For a child who knows she is loved, Christmas Eve is all joyful anticipation. She knows--she just knows--that the hours to come will be filled with joy. She is sure of it. She has faith. Childlike faith.
A child loved by her parents has faith in joy.
She expects it; looks for it. Sure that she will find it.
We are children who know we are loved. We can look for joy and expect to find it.
We are children of a loving Father.
A child loved by God has faith in joy.
I am a child loved by God.
Joy is mine.
And so, we begin the year resolved to look forward with childlike faith to the joy that is the gift of our God. to grow in joy, I have to live joy. It's a circle of blessing.
Small Steps begins with joy because it begins on January first, still in the Christmas season. Still in the glow of the candlelit love. Still with our arms wrapped around the newborn Babe.
I can do this. The book is simple. It's focused. I only need to read a page a day. Pray the prayer. Do the small action item. Grow in virtue. Bless my family. Here we go!
Admittedly, the year has a rough beginning, right from the start. Bright and early on the second day of the new year, Patrick leaves to go back to Florida. I really am not sure when I'll see him again. I tell him goodbye and walk to church. He and Mike leave for the airport. They pass me on the way. He turns to sign "I Love You" as they drive by.
There are all kinds of work to do at home. Mountains of laundry. The fallout of "stuff" from Christmas: decorations, refrigerator full of leftovers (some well past their festiveness). Cranky, tired children who can't at all remember they ever had a rhythm to their days.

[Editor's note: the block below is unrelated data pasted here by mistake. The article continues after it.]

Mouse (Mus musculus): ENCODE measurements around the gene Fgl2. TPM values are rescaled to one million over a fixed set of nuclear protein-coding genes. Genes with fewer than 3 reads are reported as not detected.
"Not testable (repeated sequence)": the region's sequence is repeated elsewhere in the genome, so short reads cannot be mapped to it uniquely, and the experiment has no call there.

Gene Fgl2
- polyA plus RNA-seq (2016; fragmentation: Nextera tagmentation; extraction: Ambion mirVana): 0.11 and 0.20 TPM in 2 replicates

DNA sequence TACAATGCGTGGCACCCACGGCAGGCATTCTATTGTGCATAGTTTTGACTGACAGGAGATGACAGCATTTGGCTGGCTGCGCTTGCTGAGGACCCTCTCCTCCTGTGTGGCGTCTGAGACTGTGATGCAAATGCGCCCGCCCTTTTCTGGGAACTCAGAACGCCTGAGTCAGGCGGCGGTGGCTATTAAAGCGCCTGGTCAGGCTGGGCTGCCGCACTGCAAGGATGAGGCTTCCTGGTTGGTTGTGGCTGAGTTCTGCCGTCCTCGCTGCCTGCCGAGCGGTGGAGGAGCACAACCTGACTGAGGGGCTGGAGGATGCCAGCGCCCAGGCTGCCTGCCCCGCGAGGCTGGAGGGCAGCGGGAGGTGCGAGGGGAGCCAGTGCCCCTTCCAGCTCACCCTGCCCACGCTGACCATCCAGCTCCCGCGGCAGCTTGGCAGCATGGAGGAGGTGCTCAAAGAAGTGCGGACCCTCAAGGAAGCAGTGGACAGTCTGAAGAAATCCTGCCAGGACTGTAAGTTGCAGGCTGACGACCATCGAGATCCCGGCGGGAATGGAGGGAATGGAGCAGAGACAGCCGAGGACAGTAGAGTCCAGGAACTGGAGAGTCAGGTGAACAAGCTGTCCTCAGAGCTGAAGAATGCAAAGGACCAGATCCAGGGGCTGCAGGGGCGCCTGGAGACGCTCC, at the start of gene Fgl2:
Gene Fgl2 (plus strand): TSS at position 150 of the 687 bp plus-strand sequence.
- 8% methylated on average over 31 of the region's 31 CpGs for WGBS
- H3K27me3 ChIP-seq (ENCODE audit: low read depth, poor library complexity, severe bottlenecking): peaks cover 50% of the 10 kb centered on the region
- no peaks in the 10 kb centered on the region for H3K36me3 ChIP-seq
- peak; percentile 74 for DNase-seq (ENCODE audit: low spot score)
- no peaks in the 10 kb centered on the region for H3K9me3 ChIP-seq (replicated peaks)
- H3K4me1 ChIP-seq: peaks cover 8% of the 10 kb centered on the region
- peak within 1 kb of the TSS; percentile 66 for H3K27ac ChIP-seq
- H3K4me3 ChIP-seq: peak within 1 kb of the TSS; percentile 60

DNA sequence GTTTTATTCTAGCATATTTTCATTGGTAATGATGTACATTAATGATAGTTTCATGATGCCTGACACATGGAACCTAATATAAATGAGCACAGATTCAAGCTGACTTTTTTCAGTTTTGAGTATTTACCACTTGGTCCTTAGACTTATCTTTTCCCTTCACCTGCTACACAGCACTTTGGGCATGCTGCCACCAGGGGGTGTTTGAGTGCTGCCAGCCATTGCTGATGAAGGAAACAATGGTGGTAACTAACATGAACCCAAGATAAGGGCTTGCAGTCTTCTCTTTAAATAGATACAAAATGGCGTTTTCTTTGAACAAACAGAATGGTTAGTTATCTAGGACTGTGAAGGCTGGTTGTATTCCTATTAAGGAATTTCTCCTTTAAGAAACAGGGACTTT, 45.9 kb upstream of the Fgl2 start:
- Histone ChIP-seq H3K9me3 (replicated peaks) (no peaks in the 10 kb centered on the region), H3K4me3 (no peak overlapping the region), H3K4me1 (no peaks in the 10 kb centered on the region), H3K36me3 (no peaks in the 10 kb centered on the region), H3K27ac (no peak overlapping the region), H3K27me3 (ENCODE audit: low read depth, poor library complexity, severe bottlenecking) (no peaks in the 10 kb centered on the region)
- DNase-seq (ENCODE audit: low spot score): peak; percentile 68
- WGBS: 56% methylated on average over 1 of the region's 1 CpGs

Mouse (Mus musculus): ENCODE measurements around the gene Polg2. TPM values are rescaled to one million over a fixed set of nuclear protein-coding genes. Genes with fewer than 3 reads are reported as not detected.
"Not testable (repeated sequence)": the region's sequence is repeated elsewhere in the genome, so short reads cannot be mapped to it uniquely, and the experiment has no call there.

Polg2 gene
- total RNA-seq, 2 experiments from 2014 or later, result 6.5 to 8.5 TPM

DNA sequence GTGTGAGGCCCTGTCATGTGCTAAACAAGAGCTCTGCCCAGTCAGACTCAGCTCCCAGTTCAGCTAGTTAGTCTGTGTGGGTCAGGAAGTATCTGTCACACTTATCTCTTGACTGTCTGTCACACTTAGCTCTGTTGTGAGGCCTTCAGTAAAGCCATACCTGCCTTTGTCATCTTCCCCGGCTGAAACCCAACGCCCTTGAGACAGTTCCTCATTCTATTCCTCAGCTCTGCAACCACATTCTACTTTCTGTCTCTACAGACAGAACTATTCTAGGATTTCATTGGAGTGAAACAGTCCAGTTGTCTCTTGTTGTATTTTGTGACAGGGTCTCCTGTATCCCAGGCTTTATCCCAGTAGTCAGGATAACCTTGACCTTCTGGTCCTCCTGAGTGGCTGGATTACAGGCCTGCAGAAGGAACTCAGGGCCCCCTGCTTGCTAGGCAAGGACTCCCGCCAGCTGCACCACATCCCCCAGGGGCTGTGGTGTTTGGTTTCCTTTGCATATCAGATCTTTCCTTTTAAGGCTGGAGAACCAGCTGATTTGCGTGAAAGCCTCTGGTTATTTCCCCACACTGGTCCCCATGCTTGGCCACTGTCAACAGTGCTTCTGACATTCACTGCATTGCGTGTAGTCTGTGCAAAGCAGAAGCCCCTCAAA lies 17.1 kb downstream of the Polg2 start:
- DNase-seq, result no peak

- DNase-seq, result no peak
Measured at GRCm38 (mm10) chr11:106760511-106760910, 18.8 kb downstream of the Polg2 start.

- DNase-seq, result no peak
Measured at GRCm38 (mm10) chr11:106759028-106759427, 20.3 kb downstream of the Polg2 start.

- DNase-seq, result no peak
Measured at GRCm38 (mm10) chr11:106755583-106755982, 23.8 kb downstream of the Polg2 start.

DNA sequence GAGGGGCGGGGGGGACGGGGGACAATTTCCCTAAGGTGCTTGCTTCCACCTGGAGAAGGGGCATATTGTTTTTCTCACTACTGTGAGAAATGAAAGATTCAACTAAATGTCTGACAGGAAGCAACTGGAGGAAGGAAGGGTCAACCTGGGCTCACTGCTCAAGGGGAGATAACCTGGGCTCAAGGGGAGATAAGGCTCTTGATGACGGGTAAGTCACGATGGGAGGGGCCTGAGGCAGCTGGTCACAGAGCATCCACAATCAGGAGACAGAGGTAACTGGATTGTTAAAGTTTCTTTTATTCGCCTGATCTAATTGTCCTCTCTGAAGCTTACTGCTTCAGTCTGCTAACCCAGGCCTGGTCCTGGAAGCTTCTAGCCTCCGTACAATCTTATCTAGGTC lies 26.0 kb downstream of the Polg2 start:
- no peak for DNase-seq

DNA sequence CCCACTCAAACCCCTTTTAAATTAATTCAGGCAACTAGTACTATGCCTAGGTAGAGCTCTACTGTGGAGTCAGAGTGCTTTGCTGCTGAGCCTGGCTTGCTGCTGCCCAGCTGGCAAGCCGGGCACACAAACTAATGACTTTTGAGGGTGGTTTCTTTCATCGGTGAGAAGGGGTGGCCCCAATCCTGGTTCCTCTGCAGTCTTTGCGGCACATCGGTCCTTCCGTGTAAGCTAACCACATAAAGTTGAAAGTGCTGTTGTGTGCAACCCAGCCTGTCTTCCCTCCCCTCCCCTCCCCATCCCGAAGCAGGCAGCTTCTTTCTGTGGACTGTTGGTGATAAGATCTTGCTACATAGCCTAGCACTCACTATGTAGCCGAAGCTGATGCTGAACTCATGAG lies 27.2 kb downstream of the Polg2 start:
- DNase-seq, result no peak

And then, there is all the thyroid baggage. "Sluggish" doesn't even begin to describe it. It just seems like I shouldn't have to work so hard to live a life of joy.
The eleventh is a bad day. An angry words, hurt feelings, way beyond tired kind of bad day. So, the twelfth begins with a "bad day hangover."
I start with the act. Just tell me: what's the one more thing I have to do today?
A mother's gentleness springs from the joy of knowing that God is kind and merciful. Just for today, do not speak a word of harshness or frustration; enjoy your family instead. If you blow it it, humble yourself and apologize right away.
Seriously? Who thinks this stuff up?
Not a word of frustration?
I commit the day's prayer to memory:
God grant me the grace and strength to gentle and joyful in all I say and do today.
Gentle and joyful in all...
I resolve to fake it.
I tape the quote to the counter above the sink:
They are led and bound more by gentleness than by force or harsh words.
St. Catherine of Siena was writing about children, but I'm sure the same principle holds true for husbands and people on the other end of the phone.
It's a long day, no doubt about it, but I do persevere. And the next day is a little easier. The smile springs just a bit more readily. I remind myself that the book is a perpetual calendar. We'll revisit this again next year. I don't have to perfect it on the first go-round. Or the second. God is kind and merciful. He knows these steps are small. He's patient. His grace is sufficient.
Did you take small steps towards joy this week? Would you share them with us, let us find you and be encouraged? I'd be so grateful and so honored to step with you.
When you write about the small steps of your journey, please grab a button for your own blog. Together, we can do this, step by small step:-). I'm grateful for your warm companionship.